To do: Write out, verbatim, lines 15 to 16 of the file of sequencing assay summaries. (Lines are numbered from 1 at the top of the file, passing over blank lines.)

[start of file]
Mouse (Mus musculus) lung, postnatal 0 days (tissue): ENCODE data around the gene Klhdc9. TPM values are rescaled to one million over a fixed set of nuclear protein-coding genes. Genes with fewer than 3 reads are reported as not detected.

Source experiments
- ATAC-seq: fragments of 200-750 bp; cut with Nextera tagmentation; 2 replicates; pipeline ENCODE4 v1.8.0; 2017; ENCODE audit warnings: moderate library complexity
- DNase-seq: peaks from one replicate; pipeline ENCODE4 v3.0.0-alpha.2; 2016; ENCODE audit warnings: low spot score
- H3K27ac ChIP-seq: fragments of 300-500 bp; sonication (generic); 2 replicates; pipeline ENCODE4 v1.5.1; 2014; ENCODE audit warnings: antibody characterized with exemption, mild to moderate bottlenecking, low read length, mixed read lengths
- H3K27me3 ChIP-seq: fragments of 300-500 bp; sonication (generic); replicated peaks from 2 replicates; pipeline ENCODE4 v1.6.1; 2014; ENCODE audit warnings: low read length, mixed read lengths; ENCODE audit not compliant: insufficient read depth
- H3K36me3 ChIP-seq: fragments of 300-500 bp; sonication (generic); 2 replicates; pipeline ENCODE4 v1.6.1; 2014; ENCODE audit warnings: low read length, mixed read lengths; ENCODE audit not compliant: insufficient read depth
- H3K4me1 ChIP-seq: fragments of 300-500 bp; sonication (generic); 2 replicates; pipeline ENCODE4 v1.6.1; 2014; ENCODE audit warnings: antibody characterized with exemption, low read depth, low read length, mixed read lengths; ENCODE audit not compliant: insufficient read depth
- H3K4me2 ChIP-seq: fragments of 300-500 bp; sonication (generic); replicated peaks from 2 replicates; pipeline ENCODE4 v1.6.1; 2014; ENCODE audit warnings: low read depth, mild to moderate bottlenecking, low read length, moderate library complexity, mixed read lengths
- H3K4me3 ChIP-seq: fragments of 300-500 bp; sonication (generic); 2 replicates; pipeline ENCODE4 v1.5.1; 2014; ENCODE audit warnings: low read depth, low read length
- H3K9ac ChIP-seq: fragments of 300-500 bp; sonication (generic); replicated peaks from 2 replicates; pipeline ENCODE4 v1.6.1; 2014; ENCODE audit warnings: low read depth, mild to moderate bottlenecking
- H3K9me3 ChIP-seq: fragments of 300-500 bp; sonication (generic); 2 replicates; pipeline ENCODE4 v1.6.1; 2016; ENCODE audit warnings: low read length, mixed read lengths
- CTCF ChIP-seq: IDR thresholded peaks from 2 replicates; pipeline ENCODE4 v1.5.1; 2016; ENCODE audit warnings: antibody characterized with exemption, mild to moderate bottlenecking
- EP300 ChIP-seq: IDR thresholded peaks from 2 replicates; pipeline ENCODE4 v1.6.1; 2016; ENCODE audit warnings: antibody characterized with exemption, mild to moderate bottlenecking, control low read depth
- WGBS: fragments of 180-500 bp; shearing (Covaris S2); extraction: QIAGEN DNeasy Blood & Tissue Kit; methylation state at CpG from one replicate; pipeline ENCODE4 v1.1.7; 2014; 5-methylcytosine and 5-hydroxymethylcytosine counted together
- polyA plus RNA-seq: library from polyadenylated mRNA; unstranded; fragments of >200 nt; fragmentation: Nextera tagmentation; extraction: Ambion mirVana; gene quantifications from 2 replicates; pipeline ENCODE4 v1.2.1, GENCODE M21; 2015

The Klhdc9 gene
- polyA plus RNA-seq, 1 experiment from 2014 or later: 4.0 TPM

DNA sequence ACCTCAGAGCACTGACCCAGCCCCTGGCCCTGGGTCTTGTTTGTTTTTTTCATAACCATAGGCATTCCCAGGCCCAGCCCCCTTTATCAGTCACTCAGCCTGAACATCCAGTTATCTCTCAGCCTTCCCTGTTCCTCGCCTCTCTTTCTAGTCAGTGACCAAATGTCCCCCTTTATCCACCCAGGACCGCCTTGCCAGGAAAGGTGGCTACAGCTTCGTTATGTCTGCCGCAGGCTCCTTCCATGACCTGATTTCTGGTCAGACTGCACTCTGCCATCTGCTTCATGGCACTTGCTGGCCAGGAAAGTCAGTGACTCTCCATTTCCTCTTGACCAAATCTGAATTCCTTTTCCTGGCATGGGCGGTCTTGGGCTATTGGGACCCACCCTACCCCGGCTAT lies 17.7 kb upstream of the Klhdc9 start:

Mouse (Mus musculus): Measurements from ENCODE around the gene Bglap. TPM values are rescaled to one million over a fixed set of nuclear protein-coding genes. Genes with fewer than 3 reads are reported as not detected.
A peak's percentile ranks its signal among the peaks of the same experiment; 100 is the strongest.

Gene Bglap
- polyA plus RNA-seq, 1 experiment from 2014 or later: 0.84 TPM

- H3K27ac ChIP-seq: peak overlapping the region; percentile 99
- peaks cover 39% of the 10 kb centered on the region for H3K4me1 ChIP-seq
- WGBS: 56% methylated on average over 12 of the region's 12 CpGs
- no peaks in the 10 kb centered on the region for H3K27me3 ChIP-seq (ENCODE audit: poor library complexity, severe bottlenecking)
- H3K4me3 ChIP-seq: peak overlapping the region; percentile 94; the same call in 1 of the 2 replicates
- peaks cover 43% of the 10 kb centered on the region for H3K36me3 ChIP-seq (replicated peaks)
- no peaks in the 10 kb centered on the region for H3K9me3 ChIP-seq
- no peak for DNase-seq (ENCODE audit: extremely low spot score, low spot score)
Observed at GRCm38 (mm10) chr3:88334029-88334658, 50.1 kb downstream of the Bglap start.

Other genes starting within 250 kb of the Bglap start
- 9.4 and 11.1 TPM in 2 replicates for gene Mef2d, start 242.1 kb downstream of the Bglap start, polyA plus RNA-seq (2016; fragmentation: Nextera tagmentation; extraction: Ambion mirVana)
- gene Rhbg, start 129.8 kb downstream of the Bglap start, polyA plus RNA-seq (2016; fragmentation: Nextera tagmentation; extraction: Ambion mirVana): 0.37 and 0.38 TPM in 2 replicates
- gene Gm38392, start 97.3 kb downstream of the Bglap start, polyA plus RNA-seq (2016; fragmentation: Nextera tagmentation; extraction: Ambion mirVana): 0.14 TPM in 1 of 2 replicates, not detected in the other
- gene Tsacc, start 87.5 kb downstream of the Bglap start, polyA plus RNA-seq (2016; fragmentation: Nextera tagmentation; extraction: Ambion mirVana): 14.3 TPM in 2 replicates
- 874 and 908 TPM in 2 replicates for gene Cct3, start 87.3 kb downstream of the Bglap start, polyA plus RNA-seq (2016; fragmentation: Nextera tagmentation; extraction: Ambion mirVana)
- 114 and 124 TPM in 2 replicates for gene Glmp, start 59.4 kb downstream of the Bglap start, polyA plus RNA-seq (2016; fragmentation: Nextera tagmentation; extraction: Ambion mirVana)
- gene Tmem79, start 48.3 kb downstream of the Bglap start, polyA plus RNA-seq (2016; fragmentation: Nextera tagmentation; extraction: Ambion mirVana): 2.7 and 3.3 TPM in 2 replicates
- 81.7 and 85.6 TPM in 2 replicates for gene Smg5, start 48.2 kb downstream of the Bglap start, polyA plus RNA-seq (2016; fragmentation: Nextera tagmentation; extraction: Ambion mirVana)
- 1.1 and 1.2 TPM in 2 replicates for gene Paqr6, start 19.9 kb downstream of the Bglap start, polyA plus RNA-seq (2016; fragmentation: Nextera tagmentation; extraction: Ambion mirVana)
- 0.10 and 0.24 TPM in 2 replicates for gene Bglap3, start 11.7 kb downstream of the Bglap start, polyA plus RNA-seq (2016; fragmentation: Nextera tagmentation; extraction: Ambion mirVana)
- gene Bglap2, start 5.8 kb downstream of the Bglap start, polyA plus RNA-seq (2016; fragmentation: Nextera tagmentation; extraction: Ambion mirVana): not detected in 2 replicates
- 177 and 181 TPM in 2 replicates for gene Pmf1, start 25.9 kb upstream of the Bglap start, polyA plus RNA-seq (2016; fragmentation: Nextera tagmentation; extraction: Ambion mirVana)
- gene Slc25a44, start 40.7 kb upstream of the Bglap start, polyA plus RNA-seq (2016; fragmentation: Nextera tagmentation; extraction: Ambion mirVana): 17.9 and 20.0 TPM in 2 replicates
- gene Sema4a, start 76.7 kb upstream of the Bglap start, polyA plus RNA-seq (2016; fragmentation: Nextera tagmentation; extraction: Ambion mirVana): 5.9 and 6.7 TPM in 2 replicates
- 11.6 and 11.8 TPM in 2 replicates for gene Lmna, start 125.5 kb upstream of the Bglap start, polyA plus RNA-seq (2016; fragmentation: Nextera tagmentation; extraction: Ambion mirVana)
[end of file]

- WGBS: fragments of 180-500 bp; shearing (Covaris S2); extraction: QIAGEN DNeasy Blood & Tissue Kit; methylation state at CpG from one replicate; pipeline ENCODE4 v1.1.7; 2014; 5-methylcytosine and 5-hydroxymethylcytosine counted together
- polyA plus RNA-seq: library from polyadenylated mRNA; unstranded; fragments of >200 nt; fragmentation: Nextera tagmentation; extraction: Ambion mirVana; gene quantifications from 2 replicates; pipeline ENCODE4 v1.2.1, GENCODE M21; 2015